But in the last year, we’ve made it a lot harder for crooks to run this scam. First, we’re conducting more random site visits. Second, we created a new, mandatory accreditation process for durable medical equipment providers. Now, before you can become a Medicare provider, you have to go through a rigorous third-party review process where they make sure you have the correct licenses, the right insurance, and enough business capital. The days when you could just hang a shingle and start billing Medicare are over. We’re also requiring these suppliers to post a $50,000 bond, so that if we do catch them committing fraud, we’re guaranteed to recover some if not all of their illegal gains.

These are just some of the steps we’re taking to prevent, catch, prosecute, and discourage fraudsters. We’re realistic about what we can accomplish. There’s some fraud and waste in every business. But our goal is to make the chances of getting caught so great and the consequences so high that the vast majority of crooks get scared away. To do that, we’ve also enlisted the group that’s more passionate about defending Medicare than any other: seniors themselves.


Since 1997, my department has funded an organization called the Senior Medicare Patrol. The Patrol is made up of seniors who are tired of seeing Medicare threatened by crooks and have decided to do something about it. So they volunteer to go out to senior centers and adult day care centers and educate their neighbors about how to read Medicare statements, identify fraudulent claims, and report them to the correct authorities. In the last twelve years, they’ve reached over twenty million Americans. The way we look at it, that’s like having over twenty million undercover cops on the street. The more seniors know how to recognize fraud, the more criminals are going to be nervous about trying to cheat them.

When you add these efforts up, we believe we’ve done more to fight health care fraud in 2009 than in any year in our country’s history. But to end fraud, we need to make an even bigger commitment. That’s why the President is making an historic investment in anti-fraud efforts in his budget next week that, combined with other changes, will result in billions in savings.

We know that the funds we commit to fighting fraud are some of the best investments our country makes, returning several dollars back in savings for every dollar we invest in fighting fraud, taking money out of the pockets of criminals and returning it to the Trust Funds to stabilize Medicare and keep our trust with taxpayers.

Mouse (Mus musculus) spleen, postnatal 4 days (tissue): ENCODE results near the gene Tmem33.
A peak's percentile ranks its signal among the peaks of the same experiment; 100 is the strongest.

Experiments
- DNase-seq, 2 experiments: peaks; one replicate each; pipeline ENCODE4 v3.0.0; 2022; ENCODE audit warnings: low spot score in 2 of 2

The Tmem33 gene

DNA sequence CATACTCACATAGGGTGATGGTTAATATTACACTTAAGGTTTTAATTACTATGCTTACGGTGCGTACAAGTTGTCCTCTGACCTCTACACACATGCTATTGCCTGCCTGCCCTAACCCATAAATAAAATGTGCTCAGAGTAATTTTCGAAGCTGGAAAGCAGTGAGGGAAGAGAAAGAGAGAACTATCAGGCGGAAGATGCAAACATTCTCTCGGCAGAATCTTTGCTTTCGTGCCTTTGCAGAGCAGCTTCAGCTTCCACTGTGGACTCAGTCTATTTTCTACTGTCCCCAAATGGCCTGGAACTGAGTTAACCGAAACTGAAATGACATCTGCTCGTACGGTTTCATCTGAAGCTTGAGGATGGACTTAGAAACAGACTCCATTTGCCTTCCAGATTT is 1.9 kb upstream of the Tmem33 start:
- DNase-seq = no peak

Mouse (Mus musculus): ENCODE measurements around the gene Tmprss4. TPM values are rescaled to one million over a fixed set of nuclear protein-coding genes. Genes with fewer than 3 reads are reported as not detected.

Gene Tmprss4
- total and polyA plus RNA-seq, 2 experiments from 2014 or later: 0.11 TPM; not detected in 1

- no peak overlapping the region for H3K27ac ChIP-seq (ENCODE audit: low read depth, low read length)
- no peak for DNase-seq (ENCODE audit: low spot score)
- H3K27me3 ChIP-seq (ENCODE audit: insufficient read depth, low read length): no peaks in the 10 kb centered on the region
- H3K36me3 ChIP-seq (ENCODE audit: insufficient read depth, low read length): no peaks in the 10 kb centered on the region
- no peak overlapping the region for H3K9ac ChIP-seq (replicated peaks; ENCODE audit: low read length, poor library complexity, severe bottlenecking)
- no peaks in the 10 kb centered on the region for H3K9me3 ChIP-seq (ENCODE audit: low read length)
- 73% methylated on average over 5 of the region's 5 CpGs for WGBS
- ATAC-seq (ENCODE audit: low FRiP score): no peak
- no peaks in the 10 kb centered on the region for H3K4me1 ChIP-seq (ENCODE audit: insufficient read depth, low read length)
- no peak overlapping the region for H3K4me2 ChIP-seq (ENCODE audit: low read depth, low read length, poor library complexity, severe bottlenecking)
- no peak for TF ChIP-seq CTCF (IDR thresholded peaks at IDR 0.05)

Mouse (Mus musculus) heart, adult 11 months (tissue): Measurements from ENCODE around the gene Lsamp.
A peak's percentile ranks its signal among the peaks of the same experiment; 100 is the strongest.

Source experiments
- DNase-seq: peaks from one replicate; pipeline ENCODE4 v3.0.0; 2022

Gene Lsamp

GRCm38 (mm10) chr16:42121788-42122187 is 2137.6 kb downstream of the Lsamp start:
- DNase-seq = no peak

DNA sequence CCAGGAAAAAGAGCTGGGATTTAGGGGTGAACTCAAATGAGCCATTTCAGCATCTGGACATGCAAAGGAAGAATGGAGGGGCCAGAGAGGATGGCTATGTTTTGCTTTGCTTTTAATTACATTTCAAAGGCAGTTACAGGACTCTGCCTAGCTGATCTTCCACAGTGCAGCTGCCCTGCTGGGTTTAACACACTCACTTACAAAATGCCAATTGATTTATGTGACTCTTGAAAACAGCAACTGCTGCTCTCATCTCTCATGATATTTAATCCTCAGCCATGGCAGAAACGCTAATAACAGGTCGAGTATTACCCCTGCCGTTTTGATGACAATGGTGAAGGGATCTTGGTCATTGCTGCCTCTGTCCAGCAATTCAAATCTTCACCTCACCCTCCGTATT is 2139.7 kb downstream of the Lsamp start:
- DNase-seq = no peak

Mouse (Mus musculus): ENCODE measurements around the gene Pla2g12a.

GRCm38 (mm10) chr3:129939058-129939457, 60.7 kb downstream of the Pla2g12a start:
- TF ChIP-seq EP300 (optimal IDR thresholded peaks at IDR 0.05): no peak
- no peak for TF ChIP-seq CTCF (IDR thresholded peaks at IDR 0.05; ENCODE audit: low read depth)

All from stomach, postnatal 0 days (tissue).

Building on the investments, the President made in fraud fighting in last year’s budget, he will request $561 million in the 2011 budget, an 80 percent increase in discretionary funds to support programs like the Strike Forces, which are realizing impressive results by prosecuting criminals and returning dollars back to the taxpayers. And we’re adding new programs to strengthen our ability to prevent fraud from ever occurring.

This is a personal priority of the President’s and a personal priority of mine. When American families are struggling to make every dollar count, we need to be even more vigilant about how their money is spent.

But for these resources to have the biggest impact, we’ll have to combine them with the best strategies. That’s where this Summit fits in. Today is an incredible opportunity for some of our leading experts to learn from their peers in the private sector and vise versa. We’ll have a chance to swap best practices for screening providers and analyzing claims. We’ll also be able to discuss trends in suspicious claims and emerging fraud hotspots. Most important, I hope that we’ll begin to develop the relationships that can be the basis of long-term cooperation between the public and private sectors. I think I speak for everyone in this room when I say: we’re willing to work with anyone if it helps us keep patients safe, lower health care premiums, and secure Medicare for the generations to come.

When we took office a year ago, we saw that the old way of fighting fraud wasn’t working. Our resources weren’t keeping up with the problem. Our technology wasn’t keeping up. The criminals who committed health care fraud were getting organized, but our response was often still fragmented among departments that didn’t have easy ways to share information with each other. As you heard from President Obama last night, these are exactly the kind of tough problems that this administration is committed to taking on.

When we see an opportunity to safeguard Americans’ tax dollars, or protect Medicare’s future, or ensure patients get the right treatments, we’re going to act. And when we act, we won’t be afraid to make hard choices, break down silos, use new technologies…and yes, find new partners. And speaking of new technologies, I should also mention that to get the latest on how we’re fighting health care fraud, you should go to our new website:

The last thing I want to say is that this is the first national health care fraud summit, but I hope it will not be the last. One thing we know about the criminals who commit fraud is that they are not complacent. They are always probing our health care system for its weak points and coming up with new schemes to exploit them. So if we are going to defeat this national problem, we need to be just as active, creative, and determined as they are. I think this conference is a huge step in that direction.

So I want to thank all of you again for traveling from every part of the country to be here today. I hope we have some productive discussions and that everyone leaves with at least a few new ideas. And no matter what details are in the strategic plan that comes out of this summit, I can already tell you that the message for the criminals who steal from our health care system is going to be clear: your days are numbered.

And now, to talk more about this unprecedented gathering and our efforts to fight fraud in the federal government, I’d like to introduce my partner in the fight against health care fraud, Attorney General Eric Holder.